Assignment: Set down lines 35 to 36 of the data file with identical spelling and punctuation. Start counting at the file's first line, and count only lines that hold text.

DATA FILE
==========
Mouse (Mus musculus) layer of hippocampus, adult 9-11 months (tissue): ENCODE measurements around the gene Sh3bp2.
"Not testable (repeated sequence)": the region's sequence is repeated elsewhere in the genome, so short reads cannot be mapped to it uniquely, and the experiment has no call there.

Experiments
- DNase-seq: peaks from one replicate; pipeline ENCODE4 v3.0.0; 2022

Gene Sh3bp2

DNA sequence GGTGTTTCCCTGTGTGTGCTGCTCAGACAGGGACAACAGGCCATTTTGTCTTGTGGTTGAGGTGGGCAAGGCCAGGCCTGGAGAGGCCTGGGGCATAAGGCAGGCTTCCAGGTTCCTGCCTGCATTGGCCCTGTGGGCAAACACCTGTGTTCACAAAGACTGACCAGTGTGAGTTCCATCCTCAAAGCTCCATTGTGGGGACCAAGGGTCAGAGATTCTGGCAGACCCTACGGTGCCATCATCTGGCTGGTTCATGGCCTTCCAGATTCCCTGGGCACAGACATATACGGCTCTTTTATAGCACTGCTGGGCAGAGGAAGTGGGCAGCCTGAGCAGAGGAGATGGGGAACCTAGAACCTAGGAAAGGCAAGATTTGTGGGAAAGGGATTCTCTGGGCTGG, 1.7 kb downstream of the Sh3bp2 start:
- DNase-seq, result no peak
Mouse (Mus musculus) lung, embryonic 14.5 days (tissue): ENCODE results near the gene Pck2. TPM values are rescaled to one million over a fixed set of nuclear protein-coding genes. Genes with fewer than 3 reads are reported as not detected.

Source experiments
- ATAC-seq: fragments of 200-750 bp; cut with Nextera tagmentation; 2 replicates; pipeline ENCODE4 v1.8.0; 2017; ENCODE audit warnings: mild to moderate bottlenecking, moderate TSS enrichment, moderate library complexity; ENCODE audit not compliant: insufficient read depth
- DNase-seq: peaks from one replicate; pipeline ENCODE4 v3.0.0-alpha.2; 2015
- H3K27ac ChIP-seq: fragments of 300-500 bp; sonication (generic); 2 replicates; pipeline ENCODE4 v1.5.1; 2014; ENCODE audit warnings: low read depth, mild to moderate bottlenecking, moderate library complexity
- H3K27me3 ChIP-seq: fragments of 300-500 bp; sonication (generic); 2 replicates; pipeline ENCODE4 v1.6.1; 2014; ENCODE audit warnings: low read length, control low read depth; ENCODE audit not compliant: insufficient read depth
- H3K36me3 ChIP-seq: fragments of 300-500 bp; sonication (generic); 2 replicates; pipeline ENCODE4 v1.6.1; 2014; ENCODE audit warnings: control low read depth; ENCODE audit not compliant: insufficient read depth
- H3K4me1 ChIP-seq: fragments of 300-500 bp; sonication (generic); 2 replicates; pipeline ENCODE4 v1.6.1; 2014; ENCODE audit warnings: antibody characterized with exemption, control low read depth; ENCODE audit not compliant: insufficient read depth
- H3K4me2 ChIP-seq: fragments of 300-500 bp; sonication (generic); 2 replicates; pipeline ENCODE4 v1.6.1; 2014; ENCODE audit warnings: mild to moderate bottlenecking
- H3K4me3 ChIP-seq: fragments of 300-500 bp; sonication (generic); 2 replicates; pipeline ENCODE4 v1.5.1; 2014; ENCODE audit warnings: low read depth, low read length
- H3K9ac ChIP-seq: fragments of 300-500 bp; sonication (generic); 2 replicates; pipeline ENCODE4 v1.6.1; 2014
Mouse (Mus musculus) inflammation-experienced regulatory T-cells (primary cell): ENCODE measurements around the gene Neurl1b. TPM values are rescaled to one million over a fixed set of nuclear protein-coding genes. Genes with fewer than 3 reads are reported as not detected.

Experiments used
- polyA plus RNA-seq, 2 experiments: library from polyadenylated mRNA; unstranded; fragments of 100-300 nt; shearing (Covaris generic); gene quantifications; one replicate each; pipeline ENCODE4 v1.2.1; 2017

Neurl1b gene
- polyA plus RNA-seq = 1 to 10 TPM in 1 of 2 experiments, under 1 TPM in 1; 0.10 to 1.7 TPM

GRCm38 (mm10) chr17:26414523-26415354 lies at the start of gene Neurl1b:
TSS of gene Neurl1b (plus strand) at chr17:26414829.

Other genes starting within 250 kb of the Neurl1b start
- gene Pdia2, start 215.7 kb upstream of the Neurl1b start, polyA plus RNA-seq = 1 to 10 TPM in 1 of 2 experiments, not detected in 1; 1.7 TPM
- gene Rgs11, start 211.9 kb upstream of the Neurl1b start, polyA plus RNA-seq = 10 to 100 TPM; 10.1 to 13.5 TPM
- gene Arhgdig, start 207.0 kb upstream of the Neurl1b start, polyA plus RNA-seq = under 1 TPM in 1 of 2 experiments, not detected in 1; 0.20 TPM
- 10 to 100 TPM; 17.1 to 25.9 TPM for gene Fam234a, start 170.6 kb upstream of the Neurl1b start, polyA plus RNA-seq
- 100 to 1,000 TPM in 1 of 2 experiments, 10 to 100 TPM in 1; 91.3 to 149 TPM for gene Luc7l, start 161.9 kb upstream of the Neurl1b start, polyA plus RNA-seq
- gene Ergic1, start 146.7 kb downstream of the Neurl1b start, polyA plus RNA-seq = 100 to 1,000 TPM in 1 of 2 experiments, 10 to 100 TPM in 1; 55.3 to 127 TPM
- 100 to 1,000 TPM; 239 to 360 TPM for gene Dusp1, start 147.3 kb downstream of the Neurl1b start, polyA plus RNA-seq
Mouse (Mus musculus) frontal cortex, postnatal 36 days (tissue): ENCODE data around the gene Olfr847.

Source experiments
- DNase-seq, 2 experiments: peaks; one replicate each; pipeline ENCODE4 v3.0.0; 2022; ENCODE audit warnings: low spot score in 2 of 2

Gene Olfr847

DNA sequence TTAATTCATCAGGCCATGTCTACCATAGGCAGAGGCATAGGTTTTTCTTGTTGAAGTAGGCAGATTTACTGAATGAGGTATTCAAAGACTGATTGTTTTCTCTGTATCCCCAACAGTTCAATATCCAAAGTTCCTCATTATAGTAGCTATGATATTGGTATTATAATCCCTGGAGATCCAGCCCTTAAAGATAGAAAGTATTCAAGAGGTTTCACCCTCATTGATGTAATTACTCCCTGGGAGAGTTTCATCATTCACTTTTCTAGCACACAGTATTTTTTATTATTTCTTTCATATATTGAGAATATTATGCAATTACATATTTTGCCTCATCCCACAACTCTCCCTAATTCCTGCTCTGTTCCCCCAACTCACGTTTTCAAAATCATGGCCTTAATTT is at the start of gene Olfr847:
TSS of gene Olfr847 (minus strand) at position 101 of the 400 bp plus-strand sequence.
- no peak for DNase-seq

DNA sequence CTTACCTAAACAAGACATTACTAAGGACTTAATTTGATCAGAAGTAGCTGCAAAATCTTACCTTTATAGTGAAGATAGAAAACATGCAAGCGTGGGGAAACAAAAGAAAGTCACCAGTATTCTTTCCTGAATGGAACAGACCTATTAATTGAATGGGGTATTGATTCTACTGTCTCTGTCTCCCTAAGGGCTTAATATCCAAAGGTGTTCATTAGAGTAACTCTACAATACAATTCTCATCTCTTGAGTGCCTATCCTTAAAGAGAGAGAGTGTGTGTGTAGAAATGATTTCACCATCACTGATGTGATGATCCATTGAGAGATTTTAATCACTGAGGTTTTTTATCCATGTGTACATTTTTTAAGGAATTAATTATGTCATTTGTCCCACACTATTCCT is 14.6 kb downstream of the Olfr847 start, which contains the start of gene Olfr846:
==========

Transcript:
Source experiments
- DNase-seq, 2 experiments: peaks; one replicate each; pipeline ENCODE4 v3.0.0; 2022; ENCODE audit warnings: low spot score in 2 of 2